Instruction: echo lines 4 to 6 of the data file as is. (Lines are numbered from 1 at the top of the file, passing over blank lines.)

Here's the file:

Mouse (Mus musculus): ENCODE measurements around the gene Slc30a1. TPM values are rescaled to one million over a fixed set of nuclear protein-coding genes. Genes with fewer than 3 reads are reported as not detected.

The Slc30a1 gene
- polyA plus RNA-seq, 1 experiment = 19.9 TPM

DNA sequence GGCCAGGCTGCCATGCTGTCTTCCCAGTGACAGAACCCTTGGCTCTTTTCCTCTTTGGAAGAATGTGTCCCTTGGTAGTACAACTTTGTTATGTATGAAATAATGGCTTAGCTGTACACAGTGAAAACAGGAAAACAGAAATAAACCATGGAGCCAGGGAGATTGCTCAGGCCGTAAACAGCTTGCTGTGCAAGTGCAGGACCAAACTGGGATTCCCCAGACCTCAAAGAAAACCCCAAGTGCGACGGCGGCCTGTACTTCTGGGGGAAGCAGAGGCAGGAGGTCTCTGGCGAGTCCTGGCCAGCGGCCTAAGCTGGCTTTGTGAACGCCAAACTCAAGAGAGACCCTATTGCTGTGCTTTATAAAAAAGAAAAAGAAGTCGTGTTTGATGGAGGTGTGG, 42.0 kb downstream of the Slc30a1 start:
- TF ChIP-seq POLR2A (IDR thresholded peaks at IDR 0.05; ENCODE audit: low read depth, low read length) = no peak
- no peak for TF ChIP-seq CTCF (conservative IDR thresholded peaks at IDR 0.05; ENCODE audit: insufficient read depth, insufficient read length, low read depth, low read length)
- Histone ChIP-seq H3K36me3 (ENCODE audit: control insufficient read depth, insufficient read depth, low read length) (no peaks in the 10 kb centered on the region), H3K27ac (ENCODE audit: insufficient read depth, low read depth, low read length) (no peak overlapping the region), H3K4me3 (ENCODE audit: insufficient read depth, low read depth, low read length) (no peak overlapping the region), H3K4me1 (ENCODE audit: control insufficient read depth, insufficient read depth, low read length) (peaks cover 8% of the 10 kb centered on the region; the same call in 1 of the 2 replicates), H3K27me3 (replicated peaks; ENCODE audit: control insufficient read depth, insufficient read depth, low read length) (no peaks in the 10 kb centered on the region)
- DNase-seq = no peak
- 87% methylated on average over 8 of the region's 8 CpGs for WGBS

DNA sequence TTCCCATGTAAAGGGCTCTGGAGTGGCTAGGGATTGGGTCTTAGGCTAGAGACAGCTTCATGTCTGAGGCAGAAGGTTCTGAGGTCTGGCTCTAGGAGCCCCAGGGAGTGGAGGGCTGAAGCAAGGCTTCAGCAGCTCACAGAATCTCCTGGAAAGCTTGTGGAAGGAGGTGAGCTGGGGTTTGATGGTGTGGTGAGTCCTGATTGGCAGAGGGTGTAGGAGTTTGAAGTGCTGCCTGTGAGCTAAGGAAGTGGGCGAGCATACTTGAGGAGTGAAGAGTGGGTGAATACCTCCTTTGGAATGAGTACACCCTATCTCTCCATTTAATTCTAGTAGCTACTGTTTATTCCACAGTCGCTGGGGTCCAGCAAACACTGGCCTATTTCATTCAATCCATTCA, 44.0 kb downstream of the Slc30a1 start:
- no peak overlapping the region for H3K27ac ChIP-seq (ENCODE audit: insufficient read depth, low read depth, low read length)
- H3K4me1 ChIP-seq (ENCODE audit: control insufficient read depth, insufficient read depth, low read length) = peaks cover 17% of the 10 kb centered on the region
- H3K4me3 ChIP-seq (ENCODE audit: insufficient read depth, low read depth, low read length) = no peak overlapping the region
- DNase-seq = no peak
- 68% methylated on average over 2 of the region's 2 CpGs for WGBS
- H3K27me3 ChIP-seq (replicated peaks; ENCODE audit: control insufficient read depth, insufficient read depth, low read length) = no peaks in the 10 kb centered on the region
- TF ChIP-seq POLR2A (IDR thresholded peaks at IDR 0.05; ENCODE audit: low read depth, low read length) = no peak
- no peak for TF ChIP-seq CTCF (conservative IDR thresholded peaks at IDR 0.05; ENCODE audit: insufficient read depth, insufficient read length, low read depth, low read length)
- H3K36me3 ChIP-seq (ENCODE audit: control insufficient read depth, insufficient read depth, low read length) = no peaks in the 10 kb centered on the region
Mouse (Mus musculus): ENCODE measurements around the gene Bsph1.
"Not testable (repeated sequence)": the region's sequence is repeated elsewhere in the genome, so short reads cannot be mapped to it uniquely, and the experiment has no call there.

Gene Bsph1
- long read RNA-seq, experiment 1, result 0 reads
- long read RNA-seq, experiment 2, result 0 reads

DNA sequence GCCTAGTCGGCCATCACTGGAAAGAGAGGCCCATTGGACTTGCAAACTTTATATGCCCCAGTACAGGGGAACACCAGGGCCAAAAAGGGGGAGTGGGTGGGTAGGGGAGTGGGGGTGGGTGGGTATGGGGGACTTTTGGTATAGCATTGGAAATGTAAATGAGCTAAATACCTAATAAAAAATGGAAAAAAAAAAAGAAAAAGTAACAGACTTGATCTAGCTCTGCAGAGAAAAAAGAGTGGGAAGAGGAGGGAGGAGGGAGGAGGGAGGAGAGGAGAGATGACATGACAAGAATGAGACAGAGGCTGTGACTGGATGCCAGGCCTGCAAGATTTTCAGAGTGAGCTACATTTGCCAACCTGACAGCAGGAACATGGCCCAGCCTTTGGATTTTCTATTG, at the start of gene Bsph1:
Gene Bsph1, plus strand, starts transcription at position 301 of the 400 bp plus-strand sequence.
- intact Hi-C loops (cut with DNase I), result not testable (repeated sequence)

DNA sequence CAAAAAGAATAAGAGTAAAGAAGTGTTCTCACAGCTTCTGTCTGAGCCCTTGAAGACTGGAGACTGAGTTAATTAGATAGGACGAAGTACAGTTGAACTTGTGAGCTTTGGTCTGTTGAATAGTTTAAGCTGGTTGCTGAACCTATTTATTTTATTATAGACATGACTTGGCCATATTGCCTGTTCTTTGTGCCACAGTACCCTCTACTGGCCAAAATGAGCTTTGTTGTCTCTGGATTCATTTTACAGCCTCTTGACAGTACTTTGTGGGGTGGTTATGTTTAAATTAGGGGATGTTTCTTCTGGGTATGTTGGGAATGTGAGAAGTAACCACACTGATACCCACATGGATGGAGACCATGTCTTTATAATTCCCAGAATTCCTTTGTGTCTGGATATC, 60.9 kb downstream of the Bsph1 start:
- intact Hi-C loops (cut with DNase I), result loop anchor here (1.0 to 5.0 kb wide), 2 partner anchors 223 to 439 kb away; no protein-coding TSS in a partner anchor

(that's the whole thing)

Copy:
DNA sequence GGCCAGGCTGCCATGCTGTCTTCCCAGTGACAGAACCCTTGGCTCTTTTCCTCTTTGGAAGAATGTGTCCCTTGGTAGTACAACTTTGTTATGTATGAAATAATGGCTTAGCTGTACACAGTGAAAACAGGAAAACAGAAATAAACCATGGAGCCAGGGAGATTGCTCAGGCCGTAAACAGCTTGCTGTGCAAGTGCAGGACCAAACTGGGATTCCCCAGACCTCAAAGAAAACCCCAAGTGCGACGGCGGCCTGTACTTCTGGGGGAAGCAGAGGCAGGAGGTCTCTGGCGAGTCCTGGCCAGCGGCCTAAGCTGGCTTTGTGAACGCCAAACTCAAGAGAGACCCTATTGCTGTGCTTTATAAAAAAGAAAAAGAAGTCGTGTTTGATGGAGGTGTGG, 42.0 kb downstream of the Slc30a1 start:
- TF ChIP-seq POLR2A (IDR thresholded peaks at IDR 0.05; ENCODE audit: low read depth, low read length) = no peak
- no peak for TF ChIP-seq CTCF (conservative IDR thresholded peaks at IDR 0.05; ENCODE audit: insufficient read depth, insufficient read length, low read depth, low read length)